Austin Kiplinger, the longtime editor and publisher of personal-finance publications that connected official decisions in Washington to the wallets and pocketbooks of Americans, has died. He was 97.
Kiplinger died Nov. 20 at a hospice in Rockville, Maryland, the Associated Press reported, citing his son, Knight Kiplinger. The cause was cancer of the brain, which probably had spread from melanoma.
Known as “Kip,” Kiplinger took over the publishing business started by his father, Willard Monroe Kiplinger. Its flagship, the Kiplinger Washington Letter, was introduced in 1923 and, according to the company, is the most widely circulated business-forecasting publication in the world. The weekly publication is now called the Kiplinger Letter.
Kiplinger started with the company in 1947 as the original executive editor of Kiplinger Magazine -- later to be called Changing Times, now Kiplinger’s Personal Finance. It was a forerunner of today’s many magazines geared to individual investors and family finances.
The timing, just after World War II, was propitious. “People were getting involved in the essentials of life -- buying a home, making a career and seeing to the future of their children,” Kiplinger said in an interview marking the magazine’s 50th anniversary in 1997.
“In my young family, the first thing we wanted was a toaster,” he recalled. “Yes, we were going to have an electric toaster. Next on our list would be a washing machine and then a diaper service. It’s difficult to remember a time when you couldn’t just put those things on your Visa card. If you wanted to buy something, you had to save for it.”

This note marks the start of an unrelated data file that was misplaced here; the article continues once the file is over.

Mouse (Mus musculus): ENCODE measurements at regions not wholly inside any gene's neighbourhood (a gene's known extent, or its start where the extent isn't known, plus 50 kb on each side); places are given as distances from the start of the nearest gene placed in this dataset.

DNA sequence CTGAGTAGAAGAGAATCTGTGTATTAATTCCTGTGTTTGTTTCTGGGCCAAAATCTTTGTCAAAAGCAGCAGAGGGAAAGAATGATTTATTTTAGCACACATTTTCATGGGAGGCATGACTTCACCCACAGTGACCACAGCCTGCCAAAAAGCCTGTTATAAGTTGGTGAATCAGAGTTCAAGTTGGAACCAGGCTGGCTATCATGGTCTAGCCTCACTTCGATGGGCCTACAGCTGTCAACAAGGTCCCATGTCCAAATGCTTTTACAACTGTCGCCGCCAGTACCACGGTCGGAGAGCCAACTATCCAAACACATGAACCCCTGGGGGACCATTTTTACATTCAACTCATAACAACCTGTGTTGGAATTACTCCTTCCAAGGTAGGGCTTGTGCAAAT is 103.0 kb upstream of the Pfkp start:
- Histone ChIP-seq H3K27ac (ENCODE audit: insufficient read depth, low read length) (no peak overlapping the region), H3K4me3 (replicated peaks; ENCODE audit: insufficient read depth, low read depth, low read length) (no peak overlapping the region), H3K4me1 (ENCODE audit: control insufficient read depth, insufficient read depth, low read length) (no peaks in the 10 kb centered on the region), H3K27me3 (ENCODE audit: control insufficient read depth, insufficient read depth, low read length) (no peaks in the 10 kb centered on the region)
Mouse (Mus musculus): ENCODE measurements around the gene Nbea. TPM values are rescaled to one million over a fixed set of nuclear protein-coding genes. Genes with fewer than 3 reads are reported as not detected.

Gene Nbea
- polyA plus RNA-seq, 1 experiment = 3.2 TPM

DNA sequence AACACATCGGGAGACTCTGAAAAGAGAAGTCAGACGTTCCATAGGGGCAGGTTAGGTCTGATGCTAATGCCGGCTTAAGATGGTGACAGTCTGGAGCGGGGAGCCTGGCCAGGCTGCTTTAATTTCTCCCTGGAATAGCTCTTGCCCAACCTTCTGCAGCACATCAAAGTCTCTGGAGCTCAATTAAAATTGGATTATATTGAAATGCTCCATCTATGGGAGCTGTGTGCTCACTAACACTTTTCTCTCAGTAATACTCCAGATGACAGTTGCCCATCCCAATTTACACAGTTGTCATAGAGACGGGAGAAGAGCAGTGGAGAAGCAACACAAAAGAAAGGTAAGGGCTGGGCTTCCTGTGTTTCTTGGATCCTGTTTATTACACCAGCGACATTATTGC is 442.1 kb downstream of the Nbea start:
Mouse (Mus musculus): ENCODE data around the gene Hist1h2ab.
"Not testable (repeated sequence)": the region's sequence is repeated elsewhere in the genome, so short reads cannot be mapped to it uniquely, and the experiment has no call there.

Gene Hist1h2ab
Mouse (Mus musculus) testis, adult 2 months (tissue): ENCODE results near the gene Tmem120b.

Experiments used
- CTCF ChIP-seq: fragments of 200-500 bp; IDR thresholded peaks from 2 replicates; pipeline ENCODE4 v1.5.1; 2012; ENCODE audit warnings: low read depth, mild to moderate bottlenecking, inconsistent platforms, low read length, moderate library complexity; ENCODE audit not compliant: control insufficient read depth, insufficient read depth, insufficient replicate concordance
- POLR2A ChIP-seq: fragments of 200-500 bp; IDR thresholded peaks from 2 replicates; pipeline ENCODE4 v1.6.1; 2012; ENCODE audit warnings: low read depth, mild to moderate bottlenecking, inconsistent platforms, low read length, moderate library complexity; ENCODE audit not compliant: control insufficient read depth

Kiplinger said an article in one of the first issues of 1947, “Living on $5,500 a year,” was “a seminal piece on money management.”
He took over the newsletter franchise as well when he succeeded his father as president and publisher of Kiplinger Washington Editors Inc. in 1959. He turned over day-to-day control of the company to one of his sons in 1992, remaining as chairman.
Austin Huntington Kiplinger was born Sept. 19, 1918, in Washington. His mother, Irene Austin Kiplinger, returned to her hometown of Toledo, Ohio, when he was a boy, bringing his sister Jane with her. Kiplinger split time between the Washington home of his father and the Virginia home of his paternal grandparents, according to “Growing Up in Washington, D.C.,” a 2001 collection of memoirs to which Austin contributed.
In the book, Kiplinger recalled that the perquisites of growing up in the nation’s capital included attending Calvin Coolidge’s inauguration in 1925 and meeting Herbert Hoover during his presidential campaign.
Kiplinger started his journalism career while attending Cornell University in Ithaca, New York, where he wrote for the local newspaper as well as for the Associated Press. He graduated in 1939 and became a reporter for the San Francisco Chronicle.
As a Navy pilot in World War II, he flew torpedo bombers off carriers in the South Pacific. He returned to Washington after the war to launch the personal-finance magazine his father had conjured.
In 1948, he joined the Chicago Journal of Commerce as a business columnist. Moving to television, he became a national correspondent for ABC and NBC.
Covering the 1952 Republican convention in Chicago for ABC, Kiplinger lay down on the floor and pressed his ear to a door to hear the credentials committee, meeting privately, decide to back delegates supporting Dwight Eisenhower over Robert Taft, the Washington Post wrote in a 1998 profile.
In 1965, Kiplinger and his father founded the Washington Journalism Center to support the work of young journalists. The group later merged with the National Press Foundation.
As chairman of the Kiplinger Foundation, and in memory of his father, Kiplinger endowed the Kiplinger Program of Public Affairs Journalism at Ohio State University.
He was a longtime trustee of Cornell, and served as the board’s chairman from 1984 to 1989.
Kiplinger was married for 63 years to Mary Louise Cobb, known as “Gogo,” who died in 2007. They restored and lived in a Maryland farm estate, Montevideo, built by descendants of Martha Washington, wife of the first U.S. president.
The Kiplingers’ younger son, Knight, is president and editor in chief of the publishing company. Their older son, Todd, was vice chairman and vice president for investments. He died in 2008.